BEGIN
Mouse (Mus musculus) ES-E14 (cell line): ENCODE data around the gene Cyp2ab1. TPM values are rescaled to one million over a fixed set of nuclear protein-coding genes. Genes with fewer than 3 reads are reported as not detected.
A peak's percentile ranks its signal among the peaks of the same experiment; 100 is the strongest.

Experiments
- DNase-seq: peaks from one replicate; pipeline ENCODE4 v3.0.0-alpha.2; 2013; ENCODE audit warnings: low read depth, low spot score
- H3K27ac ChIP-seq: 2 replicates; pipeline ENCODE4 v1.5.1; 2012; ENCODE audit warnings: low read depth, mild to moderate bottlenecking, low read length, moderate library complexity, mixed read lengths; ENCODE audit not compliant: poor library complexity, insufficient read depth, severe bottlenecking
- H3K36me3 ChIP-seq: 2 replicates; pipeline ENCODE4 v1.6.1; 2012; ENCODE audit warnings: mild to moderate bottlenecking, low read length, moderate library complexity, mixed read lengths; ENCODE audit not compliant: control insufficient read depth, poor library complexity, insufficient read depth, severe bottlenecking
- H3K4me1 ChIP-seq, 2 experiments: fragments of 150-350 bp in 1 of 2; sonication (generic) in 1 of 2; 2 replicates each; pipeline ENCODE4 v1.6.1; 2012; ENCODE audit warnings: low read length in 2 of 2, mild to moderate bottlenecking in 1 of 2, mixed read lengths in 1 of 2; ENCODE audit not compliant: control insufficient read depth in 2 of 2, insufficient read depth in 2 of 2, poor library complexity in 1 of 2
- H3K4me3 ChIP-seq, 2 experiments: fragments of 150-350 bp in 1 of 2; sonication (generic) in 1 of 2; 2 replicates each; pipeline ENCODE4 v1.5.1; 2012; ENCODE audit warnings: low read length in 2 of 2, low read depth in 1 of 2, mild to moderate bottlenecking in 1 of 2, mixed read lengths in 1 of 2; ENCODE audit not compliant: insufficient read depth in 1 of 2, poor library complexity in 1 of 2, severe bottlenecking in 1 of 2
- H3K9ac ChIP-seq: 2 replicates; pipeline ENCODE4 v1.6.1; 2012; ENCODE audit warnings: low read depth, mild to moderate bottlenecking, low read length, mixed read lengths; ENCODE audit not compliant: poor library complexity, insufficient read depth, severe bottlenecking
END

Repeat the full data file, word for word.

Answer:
Mouse (Mus musculus) ES-E14 (cell line): ENCODE data around the gene Cyp2ab1. TPM values are rescaled to one million over a fixed set of nuclear protein-coding genes. Genes with fewer than 3 reads are reported as not detected.
A peak's percentile ranks its signal among the peaks of the same experiment; 100 is the strongest.

Experiments
- DNase-seq: peaks from one replicate; pipeline ENCODE4 v3.0.0-alpha.2; 2013; ENCODE audit warnings: low read depth, low spot score
- H3K27ac ChIP-seq: 2 replicates; pipeline ENCODE4 v1.5.1; 2012; ENCODE audit warnings: low read depth, mild to moderate bottlenecking, low read length, moderate library complexity, mixed read lengths; ENCODE audit not compliant: poor library complexity, insufficient read depth, severe bottlenecking
- H3K36me3 ChIP-seq: 2 replicates; pipeline ENCODE4 v1.6.1; 2012; ENCODE audit warnings: mild to moderate bottlenecking, low read length, moderate library complexity, mixed read lengths; ENCODE audit not compliant: control insufficient read depth, poor library complexity, insufficient read depth, severe bottlenecking
- H3K4me1 ChIP-seq, 2 experiments: fragments of 150-350 bp in 1 of 2; sonication (generic) in 1 of 2; 2 replicates each; pipeline ENCODE4 v1.6.1; 2012; ENCODE audit warnings: low read length in 2 of 2, mild to moderate bottlenecking in 1 of 2, mixed read lengths in 1 of 2; ENCODE audit not compliant: control insufficient read depth in 2 of 2, insufficient read depth in 2 of 2, poor library complexity in 1 of 2
- H3K4me3 ChIP-seq, 2 experiments: fragments of 150-350 bp in 1 of 2; sonication (generic) in 1 of 2; 2 replicates each; pipeline ENCODE4 v1.5.1; 2012; ENCODE audit warnings: low read length in 2 of 2, low read depth in 1 of 2, mild to moderate bottlenecking in 1 of 2, mixed read lengths in 1 of 2; ENCODE audit not compliant: insufficient read depth in 1 of 2, poor library complexity in 1 of 2, severe bottlenecking in 1 of 2
- H3K9ac ChIP-seq: 2 replicates; pipeline ENCODE4 v1.6.1; 2012; ENCODE audit warnings: low read depth, mild to moderate bottlenecking, low read length, mixed read lengths; ENCODE audit not compliant: poor library complexity, insufficient read depth, severe bottlenecking